Centre’s plea for corrections in Rafale judgment
The Narendra Modi government on Saturday came down to earth and performed grammatical aerobatics, confirming errors in at least two sentences in the Rafale judgment, suggesting its note was “misinterpreted” by the Supreme Court and filing an application for “correction”.
Paragraph 25 of the judgment delivered by a bench headed by Chief Justice of India Ranjan Gogoi on Friday had said pricing details of the Rafale combat planes have been shared with the Comptroller and Auditor-General (CAG), the report of the CAG has been examined by the Public Accounts Committee of Parliament and a redacted portion of the report was placed before Parliament and is in the public domain.
On Saturday, the defence ministry suggested some of the tenses got mixed up “perhaps on account of misinterpretation of a couple of sentences in a note handed over to this Hon’ble Court in a sealed cover”.
The ministry said the first part of Paragraph 25 was correct: it did share the pricing details with the CAG.
The errors apparently crept into the subsequent sentences. Present tense became past tense, hence what should have been read as “is” was interpreted as “has been” at one place and “was” in another, the ministry’s application to the court suggests.
Essentially, what the proposed corrections mean is that the CAG report has not yet been examined by the PAC (the CAG is yet to submit its report in the first place), no redacted portion has been placed before Parliament and neither is it in the public domain. (See chart)
The ministry is claiming that its note merely mentioned the procedures that are usually followed regarding CAG reports and the information was not specific to the CAG report on the Rafale deal.
In short, out of the four steps mentioned in the judgment regarding the CAG report, three have turned out to be incorrect.
The stunning disclosure by the government came less than 24 hours after the ruling establishment paraded its leading lights to brag about the “clean chit” verdict.
The judgment was uploaded around noon on Friday and was a relatively short document with 34 paragraphs in 29 pages.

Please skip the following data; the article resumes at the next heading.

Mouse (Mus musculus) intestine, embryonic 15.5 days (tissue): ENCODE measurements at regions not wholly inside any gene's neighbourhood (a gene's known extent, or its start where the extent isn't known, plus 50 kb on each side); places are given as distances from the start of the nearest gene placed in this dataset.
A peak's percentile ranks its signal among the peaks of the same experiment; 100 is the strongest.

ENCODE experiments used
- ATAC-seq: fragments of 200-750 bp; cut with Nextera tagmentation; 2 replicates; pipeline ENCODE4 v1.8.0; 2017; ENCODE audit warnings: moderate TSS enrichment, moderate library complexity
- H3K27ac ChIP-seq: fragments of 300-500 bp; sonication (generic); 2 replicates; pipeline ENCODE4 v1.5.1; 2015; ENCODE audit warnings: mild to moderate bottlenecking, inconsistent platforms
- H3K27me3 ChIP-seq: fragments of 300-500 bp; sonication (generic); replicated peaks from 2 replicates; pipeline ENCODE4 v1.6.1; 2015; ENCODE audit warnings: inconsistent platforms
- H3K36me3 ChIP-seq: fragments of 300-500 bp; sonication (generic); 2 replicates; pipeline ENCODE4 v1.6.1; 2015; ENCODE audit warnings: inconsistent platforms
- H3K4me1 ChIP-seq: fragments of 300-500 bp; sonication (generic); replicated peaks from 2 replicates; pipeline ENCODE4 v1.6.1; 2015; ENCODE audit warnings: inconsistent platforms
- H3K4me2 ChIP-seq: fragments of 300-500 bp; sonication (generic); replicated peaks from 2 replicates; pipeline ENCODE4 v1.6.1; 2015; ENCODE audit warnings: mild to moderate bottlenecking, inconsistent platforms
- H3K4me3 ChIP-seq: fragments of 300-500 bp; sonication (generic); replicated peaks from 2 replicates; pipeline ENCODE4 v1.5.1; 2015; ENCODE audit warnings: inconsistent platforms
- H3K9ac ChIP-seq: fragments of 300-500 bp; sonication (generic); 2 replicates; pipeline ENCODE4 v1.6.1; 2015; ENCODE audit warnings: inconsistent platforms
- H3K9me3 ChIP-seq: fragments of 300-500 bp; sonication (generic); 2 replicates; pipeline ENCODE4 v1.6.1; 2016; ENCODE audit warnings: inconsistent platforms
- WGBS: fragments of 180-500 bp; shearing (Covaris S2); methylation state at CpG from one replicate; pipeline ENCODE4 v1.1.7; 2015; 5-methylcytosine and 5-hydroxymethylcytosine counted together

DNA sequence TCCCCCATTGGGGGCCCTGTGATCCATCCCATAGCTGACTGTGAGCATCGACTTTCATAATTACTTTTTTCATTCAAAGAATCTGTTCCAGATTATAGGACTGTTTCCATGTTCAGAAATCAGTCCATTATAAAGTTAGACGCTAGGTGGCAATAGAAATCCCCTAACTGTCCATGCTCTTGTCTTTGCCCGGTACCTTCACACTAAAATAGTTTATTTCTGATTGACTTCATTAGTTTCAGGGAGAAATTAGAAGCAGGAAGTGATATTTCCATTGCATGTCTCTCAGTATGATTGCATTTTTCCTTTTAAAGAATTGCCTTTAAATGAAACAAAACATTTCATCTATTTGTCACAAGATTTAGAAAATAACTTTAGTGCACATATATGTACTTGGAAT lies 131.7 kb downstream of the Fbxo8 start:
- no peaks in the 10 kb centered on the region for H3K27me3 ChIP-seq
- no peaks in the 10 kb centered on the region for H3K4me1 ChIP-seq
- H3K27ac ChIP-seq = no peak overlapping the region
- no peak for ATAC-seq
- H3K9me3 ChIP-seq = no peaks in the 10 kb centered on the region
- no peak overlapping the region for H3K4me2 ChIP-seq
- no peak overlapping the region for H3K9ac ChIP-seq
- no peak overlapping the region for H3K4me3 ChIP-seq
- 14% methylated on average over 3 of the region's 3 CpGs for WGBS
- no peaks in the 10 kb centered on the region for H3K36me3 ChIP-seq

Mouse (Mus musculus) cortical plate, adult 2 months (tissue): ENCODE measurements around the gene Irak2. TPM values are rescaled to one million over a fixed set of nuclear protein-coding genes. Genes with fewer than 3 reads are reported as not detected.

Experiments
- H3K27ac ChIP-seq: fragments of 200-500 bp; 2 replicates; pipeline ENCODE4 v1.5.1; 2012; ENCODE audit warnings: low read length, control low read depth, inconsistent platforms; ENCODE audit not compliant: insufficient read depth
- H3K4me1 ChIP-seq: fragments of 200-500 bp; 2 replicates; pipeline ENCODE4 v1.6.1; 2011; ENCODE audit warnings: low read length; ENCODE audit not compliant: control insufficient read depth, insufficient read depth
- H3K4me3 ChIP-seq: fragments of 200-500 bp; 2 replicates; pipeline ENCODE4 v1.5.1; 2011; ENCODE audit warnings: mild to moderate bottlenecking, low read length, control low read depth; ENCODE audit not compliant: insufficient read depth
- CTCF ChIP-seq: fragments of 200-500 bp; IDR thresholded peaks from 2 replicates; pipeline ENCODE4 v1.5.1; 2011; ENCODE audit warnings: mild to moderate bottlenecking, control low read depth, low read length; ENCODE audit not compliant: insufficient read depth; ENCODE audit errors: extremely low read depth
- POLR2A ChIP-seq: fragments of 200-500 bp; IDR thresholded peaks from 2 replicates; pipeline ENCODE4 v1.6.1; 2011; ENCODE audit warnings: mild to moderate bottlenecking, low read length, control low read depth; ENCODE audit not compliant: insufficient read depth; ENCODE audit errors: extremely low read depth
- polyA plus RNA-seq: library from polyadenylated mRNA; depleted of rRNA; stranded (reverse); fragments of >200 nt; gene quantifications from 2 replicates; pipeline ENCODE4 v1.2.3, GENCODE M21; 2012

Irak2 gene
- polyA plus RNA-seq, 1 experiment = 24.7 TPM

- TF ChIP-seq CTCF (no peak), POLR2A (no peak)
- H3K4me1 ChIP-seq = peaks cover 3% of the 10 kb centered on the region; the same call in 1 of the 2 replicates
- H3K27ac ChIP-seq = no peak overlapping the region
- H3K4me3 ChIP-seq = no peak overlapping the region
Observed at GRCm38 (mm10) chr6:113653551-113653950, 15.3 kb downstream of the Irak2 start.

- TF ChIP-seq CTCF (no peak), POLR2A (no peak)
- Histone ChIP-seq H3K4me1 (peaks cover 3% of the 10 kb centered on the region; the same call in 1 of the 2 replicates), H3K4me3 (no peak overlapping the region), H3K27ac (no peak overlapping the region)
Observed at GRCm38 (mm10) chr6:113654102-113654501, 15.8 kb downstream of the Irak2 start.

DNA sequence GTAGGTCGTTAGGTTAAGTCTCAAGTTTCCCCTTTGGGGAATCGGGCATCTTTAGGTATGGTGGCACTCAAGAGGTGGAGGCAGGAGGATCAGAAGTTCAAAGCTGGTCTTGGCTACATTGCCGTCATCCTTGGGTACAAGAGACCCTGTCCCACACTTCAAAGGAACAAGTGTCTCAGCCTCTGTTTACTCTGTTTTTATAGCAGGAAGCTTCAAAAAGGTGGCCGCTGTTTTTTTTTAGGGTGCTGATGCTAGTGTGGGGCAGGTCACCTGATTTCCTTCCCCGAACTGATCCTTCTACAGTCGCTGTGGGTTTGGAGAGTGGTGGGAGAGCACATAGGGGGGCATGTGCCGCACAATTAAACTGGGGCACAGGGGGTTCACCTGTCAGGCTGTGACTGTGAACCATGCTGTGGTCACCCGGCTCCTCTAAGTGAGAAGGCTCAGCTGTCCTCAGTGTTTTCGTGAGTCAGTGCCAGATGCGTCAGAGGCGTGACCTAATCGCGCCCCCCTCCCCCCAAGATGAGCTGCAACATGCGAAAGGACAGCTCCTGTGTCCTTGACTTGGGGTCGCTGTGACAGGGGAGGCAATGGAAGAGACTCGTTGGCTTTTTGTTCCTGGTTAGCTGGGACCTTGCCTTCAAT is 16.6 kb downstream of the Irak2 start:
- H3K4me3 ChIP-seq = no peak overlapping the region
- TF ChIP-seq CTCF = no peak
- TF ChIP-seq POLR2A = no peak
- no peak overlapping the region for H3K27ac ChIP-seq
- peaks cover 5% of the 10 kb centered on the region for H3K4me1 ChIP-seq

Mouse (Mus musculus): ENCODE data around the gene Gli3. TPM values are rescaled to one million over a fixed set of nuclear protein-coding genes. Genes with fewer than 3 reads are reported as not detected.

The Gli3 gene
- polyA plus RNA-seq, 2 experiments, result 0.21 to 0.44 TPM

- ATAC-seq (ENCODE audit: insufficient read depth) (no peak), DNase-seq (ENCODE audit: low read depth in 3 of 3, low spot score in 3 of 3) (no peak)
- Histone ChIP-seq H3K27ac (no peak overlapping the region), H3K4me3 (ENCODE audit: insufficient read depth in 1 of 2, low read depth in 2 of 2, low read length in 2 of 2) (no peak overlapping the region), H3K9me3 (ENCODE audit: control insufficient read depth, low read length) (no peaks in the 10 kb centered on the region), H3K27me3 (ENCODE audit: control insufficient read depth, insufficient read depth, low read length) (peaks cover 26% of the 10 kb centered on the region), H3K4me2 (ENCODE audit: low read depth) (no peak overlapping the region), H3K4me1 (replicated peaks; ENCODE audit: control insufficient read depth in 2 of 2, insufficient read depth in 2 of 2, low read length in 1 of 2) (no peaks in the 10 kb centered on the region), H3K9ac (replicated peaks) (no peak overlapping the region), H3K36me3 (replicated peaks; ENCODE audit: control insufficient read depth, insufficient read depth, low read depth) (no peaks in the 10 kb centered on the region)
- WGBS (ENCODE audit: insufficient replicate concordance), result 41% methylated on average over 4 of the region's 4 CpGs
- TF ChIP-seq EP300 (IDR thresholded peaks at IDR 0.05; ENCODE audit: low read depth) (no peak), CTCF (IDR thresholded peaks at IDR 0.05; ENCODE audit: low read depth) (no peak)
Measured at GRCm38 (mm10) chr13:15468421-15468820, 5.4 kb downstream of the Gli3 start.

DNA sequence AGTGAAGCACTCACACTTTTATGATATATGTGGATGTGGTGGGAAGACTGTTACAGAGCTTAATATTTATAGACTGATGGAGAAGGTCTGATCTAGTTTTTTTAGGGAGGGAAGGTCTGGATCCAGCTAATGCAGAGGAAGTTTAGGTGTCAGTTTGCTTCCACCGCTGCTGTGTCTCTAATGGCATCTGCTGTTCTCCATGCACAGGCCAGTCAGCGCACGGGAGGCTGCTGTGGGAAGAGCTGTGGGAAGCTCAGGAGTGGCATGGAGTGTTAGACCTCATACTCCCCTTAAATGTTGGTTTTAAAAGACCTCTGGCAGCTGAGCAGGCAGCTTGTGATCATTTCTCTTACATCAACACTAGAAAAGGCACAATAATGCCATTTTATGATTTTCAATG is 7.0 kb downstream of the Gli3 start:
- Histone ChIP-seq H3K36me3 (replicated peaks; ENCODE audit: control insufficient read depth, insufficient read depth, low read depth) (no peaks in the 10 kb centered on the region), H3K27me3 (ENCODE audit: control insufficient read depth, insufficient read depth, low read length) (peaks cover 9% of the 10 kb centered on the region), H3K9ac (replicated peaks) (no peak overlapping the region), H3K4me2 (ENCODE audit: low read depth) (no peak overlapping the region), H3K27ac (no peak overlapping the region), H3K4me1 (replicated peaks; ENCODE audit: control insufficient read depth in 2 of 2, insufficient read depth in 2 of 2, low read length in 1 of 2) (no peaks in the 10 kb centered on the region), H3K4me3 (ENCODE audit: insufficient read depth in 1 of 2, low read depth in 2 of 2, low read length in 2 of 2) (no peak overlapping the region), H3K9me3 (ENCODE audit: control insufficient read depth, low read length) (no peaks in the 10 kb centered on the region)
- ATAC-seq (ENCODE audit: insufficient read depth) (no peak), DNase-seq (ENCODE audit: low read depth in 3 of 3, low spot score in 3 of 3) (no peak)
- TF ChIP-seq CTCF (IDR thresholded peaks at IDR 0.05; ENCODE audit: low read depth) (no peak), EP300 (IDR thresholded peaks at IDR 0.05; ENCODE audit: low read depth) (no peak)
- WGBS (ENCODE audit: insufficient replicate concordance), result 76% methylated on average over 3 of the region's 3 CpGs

However, neither the Union ministers nor BJP president Amit Shah made any mention of the mistakes on Friday.
The ministers included two lawyers, Arun Jaitley and Ravi Shankar Prasad, who were specifically asked about the discrepancy by reporters who had read the judgment by then. The two said at separate media conferences that they would focus on the substantive issues, not what they described as procedural and technical matters.
Which meant that it fell upon the defence ministry, whose minister Nirmala Sitharaman had addressed the celebratory media conference along with Jaitley, to clean up the mess after the alleged “misinterpretation” exploded in the government’s face.
On Saturday, the defence ministry found itself pleading with the court, through the application filed on behalf of deputy secretary Sushil Kumar, that “the matter may be dealt with urgently”.
No one could recall corrections being sought in a verdict in recent memory, though modifications are not unknown.
The application said the “observations in the judgment have also resulted in a controversy in the public domain”.
But the court is already closed for Christmas holidays and the vacation bench is unlikely to “correct” judgments delivered by a bench headed by the Chief Justice who is out of the country now.
Justice Gogoi is expected back on December 19. But the other two judges on the bench, Justices Sanjay Kishan Kaul and K.M. Joseph, are also out of Delhi and are likely to return around the New Year.